France Turkey Syria IS

French Prime Minister says resurgence of Islamic State is inevitable due to Turkish offensive

The resurgence of the Islamic State armed group is inevitable said French Prime Minister Edouard Philippe while speaking at the National Assembly on Tuesday, adding the Turkish offensive against the Kurds in northern Syria had been reinforced and permitted by the unilateral withdrawal of American forces.

Kurds living in Lebanon protest against Turkey's military action in northeastern Syria, in Beirut, Lebanon October 13, 2019.
Kurds living in Lebanon protest against Turkey's military action in northeastern Syria, in Beirut, Lebanon October 13, 2019. REUTERS/Aziz Taher

During questions at the assembly on the consequences of Turkey’s offensive, Philippe went on to say that the week-long ‘Operation Spring Peace’ is “devastating for our collective security with the inevitable resurgence of Daech [Islamic State] in North-East Syria and likely in North-West Iraq.”

In an effort to gain some protection against Turkish forces, the Kurdish army has now struck a deal with Damascus.

Despite that reinforcement, Turkey said it would pursue its Syria offensive and called the latest move a “dirty deal” between Syria’s President Bashar al-Assad’s regime and Kurdish forces.

France to Iraq and US to Turkey

In response to that deal, France’s foreign minister, Jean-Yves le Drian told parliament on Tuesday that he would head to Iraq to discuss “security” of the prisons in northern Syria as more IS fighters continue to escape from Kurdish-run prisons.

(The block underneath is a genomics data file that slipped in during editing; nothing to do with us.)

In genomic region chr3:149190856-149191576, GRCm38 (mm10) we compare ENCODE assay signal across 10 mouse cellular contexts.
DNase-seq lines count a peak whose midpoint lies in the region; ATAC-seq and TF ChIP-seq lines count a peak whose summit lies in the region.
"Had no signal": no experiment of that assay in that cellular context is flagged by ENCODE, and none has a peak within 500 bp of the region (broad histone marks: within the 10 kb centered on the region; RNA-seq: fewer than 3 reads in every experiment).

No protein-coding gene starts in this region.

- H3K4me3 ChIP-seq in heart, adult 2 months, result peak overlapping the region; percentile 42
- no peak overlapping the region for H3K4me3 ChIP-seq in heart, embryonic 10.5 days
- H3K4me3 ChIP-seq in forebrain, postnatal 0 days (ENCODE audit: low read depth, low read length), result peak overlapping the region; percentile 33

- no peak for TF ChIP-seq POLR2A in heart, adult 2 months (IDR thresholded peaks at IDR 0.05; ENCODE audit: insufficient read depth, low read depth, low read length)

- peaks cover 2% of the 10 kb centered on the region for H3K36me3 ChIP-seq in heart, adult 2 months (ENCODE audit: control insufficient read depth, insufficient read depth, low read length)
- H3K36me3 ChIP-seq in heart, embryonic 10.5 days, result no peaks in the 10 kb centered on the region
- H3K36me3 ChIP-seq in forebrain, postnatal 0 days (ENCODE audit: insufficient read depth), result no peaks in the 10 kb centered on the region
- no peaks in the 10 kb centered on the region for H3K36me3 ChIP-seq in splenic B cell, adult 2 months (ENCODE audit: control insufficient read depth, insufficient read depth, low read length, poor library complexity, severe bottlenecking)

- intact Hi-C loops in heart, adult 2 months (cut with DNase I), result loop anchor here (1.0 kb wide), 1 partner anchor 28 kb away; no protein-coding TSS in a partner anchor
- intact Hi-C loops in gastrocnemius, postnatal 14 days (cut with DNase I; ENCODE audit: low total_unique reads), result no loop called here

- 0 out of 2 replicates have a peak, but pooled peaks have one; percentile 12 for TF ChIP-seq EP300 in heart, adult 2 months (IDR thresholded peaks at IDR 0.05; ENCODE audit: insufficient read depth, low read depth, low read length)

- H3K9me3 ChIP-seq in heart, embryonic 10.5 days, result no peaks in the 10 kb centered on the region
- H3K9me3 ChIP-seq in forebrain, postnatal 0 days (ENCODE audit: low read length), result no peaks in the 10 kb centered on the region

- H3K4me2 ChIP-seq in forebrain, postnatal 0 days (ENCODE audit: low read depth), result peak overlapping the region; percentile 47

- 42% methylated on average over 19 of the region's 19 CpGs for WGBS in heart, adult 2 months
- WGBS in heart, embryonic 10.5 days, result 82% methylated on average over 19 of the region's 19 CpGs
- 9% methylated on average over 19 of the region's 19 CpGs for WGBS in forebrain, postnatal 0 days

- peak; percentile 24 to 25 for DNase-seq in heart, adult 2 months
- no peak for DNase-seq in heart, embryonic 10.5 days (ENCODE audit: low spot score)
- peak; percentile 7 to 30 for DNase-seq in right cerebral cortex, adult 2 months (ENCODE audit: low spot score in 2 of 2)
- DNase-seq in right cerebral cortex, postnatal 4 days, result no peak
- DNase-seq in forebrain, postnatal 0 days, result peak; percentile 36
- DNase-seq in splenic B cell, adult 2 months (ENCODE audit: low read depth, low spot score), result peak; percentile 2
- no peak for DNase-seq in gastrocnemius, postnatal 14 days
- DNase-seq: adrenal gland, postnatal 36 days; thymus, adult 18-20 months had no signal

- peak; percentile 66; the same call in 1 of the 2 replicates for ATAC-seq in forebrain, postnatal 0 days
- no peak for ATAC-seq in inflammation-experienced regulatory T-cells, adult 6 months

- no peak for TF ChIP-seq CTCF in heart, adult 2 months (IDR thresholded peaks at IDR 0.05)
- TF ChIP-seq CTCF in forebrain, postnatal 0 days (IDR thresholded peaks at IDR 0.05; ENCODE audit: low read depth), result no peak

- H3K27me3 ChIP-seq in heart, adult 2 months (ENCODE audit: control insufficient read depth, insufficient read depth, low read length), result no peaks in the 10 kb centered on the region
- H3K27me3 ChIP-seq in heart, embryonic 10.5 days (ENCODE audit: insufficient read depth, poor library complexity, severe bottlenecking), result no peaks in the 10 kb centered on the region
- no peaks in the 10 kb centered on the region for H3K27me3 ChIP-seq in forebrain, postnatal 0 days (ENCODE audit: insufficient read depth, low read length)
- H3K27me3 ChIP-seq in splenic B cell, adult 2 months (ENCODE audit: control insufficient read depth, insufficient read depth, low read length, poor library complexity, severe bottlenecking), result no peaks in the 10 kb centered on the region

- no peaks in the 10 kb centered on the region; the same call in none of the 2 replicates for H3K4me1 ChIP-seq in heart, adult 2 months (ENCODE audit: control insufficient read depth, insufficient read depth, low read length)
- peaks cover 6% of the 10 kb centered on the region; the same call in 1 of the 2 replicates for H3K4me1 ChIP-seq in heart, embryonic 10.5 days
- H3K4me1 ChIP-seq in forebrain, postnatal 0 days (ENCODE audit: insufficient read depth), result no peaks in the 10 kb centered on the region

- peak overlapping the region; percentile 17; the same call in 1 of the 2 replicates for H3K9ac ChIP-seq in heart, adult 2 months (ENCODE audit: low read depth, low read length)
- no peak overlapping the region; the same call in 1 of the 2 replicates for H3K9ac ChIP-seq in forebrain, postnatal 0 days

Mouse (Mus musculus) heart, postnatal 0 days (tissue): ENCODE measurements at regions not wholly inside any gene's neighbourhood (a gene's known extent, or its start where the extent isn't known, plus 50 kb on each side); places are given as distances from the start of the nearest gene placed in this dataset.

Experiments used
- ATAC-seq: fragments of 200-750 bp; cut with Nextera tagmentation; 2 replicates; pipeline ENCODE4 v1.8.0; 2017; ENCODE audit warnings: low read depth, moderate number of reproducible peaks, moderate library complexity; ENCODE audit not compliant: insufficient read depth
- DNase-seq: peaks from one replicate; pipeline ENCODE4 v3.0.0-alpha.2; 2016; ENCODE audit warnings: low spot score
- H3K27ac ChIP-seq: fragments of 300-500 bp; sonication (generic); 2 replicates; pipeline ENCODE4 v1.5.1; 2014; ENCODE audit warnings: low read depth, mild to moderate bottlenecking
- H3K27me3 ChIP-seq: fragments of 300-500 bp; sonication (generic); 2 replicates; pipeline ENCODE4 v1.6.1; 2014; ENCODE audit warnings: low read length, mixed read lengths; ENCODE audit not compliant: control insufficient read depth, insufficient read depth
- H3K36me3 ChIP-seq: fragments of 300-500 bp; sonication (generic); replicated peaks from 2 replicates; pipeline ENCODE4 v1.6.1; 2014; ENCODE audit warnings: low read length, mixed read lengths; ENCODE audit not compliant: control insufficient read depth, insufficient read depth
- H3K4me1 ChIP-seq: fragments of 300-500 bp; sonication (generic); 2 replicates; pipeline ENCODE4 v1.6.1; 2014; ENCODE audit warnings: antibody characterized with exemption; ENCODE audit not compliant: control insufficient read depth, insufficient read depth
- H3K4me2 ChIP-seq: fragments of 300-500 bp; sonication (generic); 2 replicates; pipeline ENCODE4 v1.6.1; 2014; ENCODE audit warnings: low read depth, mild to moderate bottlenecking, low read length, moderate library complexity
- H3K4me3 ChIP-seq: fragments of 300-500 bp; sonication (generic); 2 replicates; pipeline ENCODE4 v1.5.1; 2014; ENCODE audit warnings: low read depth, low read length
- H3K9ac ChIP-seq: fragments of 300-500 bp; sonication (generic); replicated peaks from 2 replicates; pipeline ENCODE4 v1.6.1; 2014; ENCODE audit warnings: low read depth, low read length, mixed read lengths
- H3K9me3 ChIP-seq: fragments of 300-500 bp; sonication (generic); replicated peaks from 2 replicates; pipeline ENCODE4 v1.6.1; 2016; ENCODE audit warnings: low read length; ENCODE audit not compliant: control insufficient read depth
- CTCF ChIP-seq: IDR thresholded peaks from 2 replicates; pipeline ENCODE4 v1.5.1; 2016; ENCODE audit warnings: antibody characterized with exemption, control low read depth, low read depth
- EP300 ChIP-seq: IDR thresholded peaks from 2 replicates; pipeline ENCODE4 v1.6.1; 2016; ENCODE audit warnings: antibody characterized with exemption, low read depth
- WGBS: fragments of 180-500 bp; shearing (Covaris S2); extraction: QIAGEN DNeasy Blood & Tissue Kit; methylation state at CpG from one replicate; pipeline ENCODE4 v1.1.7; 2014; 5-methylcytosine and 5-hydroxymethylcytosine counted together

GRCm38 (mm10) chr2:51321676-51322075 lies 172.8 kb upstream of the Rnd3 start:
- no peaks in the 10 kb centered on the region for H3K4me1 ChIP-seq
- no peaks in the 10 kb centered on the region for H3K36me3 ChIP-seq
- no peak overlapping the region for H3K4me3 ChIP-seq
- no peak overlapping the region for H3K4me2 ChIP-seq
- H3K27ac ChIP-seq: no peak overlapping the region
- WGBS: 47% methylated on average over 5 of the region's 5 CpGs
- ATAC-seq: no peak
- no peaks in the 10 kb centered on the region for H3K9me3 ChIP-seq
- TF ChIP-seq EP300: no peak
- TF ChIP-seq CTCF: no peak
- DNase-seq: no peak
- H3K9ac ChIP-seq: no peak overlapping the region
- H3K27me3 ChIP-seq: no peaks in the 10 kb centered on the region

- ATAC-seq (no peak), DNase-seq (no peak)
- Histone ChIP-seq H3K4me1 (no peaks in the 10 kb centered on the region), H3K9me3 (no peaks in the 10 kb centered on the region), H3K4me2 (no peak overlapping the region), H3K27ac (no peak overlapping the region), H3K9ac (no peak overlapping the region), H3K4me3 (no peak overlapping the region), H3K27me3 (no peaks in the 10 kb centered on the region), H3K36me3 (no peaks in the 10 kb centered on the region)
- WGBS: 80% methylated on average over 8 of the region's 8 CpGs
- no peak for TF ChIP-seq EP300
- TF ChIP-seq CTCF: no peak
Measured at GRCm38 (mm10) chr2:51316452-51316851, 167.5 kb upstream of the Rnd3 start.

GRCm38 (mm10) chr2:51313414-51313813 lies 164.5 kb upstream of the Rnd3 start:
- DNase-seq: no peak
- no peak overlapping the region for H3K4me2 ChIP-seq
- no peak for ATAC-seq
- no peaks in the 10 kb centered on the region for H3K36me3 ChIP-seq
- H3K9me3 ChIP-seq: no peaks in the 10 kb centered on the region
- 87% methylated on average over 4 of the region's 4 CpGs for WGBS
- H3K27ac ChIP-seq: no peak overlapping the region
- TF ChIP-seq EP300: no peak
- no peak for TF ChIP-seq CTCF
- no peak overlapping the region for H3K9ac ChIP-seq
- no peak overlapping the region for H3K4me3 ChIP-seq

“At the president’s request, I will soon go to Iraq to discuss with all sides, including the Kurds, the reality of the security situation and our own security,” he told parliament on Tuesday.

This, as US Vice-President Mike Pence announced he would be leaving before Ankara by Wednesday to press Turkey for a ceasefire.

Though he did not give any details on the timing of his trip.

Growing concern

The fear is thousands more IS fighters may escape as Turkey’s escalates its operation.

Kurdish forces say around 12,000 IS fighters, including 2,500 to 3,000 foreigners are being held in prisons while an additional 12,000 foreigners, children and women are detained in camps for displaced persons.

US President Donald Trump has tweeted that the Kurds may be deliberately releasing IS extremists in an attempt to bring back American forces to Syria.

A scenario Erdogan has also suggested.

Anti-IS coalition

The Kurds have warned on numerous occasions that once Turkey launched its offensive, they would not be able to continue operating the camps for much longer.

The once successful coalition made up primarily of American and French forces working alongside the Syrian Democratic Force and their Kurdish militias was able to take back swaths of land in Syria and Iraq once held by IS.

But since the departure of American forces, Turkey has decided to forego its role in the coalition and target the Kurdish militias that it believes are working directly with the outlawed Kurdish groups in Turkey.

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